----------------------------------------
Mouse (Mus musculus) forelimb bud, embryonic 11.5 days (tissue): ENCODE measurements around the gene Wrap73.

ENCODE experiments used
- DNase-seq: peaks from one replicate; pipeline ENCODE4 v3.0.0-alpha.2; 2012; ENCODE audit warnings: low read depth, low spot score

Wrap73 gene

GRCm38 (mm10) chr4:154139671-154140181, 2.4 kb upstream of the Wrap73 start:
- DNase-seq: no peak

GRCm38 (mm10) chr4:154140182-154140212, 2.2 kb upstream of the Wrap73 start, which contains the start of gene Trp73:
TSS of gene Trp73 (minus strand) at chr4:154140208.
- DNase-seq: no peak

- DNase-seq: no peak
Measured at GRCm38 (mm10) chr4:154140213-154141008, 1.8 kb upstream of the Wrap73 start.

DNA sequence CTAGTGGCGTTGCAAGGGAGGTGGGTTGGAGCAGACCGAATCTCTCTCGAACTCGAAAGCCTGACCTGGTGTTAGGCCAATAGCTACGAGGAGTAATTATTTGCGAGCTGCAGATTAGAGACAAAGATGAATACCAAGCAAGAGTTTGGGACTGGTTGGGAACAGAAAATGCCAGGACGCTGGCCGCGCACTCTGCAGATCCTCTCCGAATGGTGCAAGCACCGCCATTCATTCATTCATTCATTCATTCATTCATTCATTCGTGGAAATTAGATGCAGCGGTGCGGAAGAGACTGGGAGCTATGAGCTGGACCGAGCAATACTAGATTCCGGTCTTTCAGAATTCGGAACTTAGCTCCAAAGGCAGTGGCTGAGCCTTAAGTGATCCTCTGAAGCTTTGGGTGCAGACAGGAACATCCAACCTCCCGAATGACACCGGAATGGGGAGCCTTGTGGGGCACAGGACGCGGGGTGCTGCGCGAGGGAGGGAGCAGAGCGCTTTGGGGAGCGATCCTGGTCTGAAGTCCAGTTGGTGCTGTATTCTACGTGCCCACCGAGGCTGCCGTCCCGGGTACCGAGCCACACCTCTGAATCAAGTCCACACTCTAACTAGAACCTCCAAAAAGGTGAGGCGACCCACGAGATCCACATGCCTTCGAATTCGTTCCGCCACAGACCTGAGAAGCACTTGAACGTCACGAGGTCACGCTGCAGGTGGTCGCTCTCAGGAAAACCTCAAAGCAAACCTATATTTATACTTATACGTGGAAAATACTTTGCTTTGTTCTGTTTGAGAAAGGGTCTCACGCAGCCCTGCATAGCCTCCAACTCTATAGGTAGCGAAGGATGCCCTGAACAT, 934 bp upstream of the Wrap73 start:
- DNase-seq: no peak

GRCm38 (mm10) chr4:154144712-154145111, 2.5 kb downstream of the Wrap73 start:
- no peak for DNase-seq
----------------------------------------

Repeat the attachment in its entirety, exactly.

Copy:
Mouse (Mus musculus) forelimb bud, embryonic 11.5 days (tissue): ENCODE measurements around the gene Wrap73.

ENCODE experiments used
- DNase-seq: peaks from one replicate; pipeline ENCODE4 v3.0.0-alpha.2; 2012; ENCODE audit warnings: low read depth, low spot score

Wrap73 gene

GRCm38 (mm10) chr4:154139671-154140181, 2.4 kb upstream of the Wrap73 start:
- DNase-seq: no peak

GRCm38 (mm10) chr4:154140182-154140212, 2.2 kb upstream of the Wrap73 start, which contains the start of gene Trp73:
TSS of gene Trp73 (minus strand) at chr4:154140208.
- DNase-seq: no peak

- DNase-seq: no peak
Measured at GRCm38 (mm10) chr4:154140213-154141008, 1.8 kb upstream of the Wrap73 start.

DNA sequence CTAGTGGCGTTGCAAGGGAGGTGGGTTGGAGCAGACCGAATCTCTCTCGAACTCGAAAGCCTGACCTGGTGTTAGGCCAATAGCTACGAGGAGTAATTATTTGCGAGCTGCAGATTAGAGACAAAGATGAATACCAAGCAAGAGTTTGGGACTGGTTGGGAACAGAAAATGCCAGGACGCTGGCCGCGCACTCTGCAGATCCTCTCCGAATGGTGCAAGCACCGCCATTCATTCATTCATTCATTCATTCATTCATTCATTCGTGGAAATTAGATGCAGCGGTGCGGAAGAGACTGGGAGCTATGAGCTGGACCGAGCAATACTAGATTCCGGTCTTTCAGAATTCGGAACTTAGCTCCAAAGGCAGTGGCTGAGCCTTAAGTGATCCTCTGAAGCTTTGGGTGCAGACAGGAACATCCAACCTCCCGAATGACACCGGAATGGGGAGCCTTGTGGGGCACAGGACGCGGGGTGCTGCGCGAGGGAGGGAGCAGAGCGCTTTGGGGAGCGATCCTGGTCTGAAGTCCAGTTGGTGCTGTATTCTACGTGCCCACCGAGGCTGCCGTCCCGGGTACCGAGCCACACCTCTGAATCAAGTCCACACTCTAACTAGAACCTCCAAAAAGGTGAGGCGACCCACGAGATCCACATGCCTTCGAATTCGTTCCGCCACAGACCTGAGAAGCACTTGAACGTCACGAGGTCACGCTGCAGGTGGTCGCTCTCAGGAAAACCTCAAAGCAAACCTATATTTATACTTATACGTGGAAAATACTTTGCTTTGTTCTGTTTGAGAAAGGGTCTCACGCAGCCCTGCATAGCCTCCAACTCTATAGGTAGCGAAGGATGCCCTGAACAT, 934 bp upstream of the Wrap73 start:
- DNase-seq: no peak

GRCm38 (mm10) chr4:154144712-154145111, 2.5 kb downstream of the Wrap73 start:
- no peak for DNase-seq